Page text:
Companies & Industries

"Involve Your Employees," Says Google, CEB


A culture of involvement drives employee engagement and success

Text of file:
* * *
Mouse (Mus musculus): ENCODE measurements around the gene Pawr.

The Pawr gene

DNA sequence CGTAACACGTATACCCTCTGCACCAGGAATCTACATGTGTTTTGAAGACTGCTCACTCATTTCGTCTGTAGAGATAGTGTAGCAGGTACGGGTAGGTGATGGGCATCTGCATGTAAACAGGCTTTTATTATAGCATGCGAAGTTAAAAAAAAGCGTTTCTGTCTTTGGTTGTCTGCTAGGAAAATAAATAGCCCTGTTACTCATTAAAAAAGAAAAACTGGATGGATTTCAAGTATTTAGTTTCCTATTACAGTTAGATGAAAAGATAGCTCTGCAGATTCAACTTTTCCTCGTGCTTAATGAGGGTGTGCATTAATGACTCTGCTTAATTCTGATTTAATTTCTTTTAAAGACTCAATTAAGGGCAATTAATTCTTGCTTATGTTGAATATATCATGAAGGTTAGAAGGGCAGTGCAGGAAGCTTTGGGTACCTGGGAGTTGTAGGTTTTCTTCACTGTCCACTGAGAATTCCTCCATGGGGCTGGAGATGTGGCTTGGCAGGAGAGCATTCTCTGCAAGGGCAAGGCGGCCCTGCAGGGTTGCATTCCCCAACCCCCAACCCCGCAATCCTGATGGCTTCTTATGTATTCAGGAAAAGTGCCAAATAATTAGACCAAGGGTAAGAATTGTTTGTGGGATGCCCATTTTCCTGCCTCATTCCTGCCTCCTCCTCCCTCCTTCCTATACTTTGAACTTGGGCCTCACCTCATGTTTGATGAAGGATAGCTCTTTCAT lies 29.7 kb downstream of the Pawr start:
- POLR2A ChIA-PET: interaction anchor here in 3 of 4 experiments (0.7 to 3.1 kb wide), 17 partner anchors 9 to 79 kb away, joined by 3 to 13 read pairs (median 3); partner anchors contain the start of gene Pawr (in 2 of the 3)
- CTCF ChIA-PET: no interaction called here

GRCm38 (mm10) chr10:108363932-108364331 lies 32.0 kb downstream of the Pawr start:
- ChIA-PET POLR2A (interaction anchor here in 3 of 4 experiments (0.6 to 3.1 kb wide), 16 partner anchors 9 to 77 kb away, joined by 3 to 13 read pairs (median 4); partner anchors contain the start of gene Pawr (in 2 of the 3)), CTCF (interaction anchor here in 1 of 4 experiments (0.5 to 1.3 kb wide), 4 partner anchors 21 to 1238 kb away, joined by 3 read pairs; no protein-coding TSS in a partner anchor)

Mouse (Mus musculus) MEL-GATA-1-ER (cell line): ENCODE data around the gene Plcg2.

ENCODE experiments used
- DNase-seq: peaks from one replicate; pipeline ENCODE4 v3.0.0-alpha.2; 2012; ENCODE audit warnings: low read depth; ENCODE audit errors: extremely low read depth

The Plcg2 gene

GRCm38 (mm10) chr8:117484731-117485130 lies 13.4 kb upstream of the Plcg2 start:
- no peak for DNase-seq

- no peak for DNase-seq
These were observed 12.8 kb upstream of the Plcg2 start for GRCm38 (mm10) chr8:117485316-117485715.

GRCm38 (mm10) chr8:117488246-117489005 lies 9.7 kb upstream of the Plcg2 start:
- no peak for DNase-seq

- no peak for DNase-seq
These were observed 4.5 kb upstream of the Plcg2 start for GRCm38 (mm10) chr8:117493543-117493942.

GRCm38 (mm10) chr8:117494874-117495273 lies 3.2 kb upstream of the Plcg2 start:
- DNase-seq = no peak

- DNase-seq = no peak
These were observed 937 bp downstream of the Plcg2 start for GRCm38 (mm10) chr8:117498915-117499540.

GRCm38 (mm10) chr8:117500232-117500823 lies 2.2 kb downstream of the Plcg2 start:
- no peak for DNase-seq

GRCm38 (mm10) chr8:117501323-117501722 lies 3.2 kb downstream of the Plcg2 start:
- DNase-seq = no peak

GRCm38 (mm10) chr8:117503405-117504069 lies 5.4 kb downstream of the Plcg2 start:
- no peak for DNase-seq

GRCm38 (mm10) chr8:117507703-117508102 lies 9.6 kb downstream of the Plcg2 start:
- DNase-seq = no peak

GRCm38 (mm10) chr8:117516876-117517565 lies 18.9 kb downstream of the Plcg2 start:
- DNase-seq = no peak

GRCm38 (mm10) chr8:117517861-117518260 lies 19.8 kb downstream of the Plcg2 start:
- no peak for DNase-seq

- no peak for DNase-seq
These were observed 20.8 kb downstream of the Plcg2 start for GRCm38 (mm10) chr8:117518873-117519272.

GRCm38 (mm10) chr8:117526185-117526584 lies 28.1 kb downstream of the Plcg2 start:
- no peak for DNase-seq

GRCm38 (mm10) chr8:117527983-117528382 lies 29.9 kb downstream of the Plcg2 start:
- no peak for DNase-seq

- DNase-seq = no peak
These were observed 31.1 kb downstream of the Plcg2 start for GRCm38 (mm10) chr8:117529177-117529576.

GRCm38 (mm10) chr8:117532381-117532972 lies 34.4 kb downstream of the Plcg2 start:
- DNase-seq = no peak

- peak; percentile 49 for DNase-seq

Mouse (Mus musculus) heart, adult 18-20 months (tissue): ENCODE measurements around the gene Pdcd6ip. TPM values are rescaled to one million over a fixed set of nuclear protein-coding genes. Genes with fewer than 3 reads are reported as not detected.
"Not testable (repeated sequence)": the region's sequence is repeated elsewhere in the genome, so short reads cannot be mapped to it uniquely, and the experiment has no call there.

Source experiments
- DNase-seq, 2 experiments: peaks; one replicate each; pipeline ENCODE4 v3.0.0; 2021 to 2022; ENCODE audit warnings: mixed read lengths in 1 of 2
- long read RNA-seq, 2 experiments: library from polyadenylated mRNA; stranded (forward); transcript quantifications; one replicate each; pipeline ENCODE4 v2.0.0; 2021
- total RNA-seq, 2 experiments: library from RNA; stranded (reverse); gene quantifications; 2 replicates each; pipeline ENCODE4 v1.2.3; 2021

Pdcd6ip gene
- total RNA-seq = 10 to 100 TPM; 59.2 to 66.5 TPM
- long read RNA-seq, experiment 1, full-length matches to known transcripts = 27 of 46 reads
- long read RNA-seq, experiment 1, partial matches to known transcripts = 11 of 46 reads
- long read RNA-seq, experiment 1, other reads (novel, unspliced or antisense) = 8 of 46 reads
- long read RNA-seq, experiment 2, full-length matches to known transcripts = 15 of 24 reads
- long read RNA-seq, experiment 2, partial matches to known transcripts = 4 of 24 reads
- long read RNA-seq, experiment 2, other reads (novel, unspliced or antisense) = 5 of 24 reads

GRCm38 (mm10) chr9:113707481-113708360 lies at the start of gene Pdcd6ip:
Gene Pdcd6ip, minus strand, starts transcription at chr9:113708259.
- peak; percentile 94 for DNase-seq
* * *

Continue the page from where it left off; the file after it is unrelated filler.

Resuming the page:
As 2010 planning initiatives focus on strategies that will prepare companies to return to growth, leaders are looking for new ways to engage critical talent who execute key business priorities. The reason? Research by CLC Genesee, the HR consulting and employee survey division of The Corporate Executive Board (CEB), shows that companies with highly engaged employees demonstrate a 3-year revenue growth of 20.1%, compared to the 8.9% their industry peers will average. They also establish a 3-year EBITDA growth that is three times higher than their industry peers. What's more, CLC Genesee research shows that shifting an individual employee from low engagement to high engagement can increase discretionary effort level by 60%, improve employee performance by up to 20%, and significantly reduce recruitment costs. To achieve high levels of employee engagement, you need to first understand what they are thinking. One way to do this is to collect employee feedback through regular employee surveys. However, successful companies don't just rely on surveys as an event, but also steadily maintain communications and actions throughout the year to continually involve employees in driving positive change. One progressive and admired company leading the way is Google. Google firmly believes that feedback and discussion are an important part of doing business, and finds avenues for "Googlers" (as Google employees are called) to not just raise problems but help solve them. Google's annual survey is critical in gathering employee feedback on what is working well and what can be improved. Beyond the survey, Google uses a variety of regular feedback channels to encourage employee involvement and leverage its philosophy that more minds on an important issue are better than one. Strategy 1: Create a two-way dialogue on the most important issues on people's minds. Open dialogue between employees and leaders has always been an important part of Google's business operations. Every Friday, Google holds a forum called "Thank goodness it's Friday" (TGIF) to have an active conversation and answer questions ranging from product decisions and external news to internal people-related policies and decisions. This program initially started small with a few employees asking the founders questions on a Friday afternoon. As it evolved, TGIF now occurs almost every Friday, and the notes are distributed broadly across the company. Googlers use Google Moderator, an online tool to submit and vote on questions, and the top-voted questions are directly answered by Google's founders and executives. TGIF also includes live questions. High levels of employee and executive participation in TGIF contribute greatly to the culture of transparency and create a more intimate atmosphere despite the company's size of 20,000 employees. Strategy 2: Engage employees in solving problems, not just raising them. Google encourages employees to attend problem-solving sessions designed to resolve business challenges. Appropriately called "Fixits," these sessions can invite a specific group of employees or be open to anyone. One recent Fixit addressed particular concerns regarding career development in a growing business unit. For one week, suggestions for how to improve career development were collected via Moderator. Googlers submitted 51 ideas, in total receiving 5,615 votes, and the best three ideas were implemented. As employees were involved in the solutions, satisfaction in many areas in the annual employee survey improved one year later, including double-digit increases in the favorability scores on two career development items. As demonstrated by CLC Genesee research, increasing employee engagement has clear business benefits. Following the lead of companies such as Google, organizations can creatively find new ways to encourage and collect employee input on important issues to achieve measurable business outcomes. It's not about making employees feel involved; it's actually involving them. The result is more informed leaders, more engaged employees, and ultimately better decisions for a stronger business.

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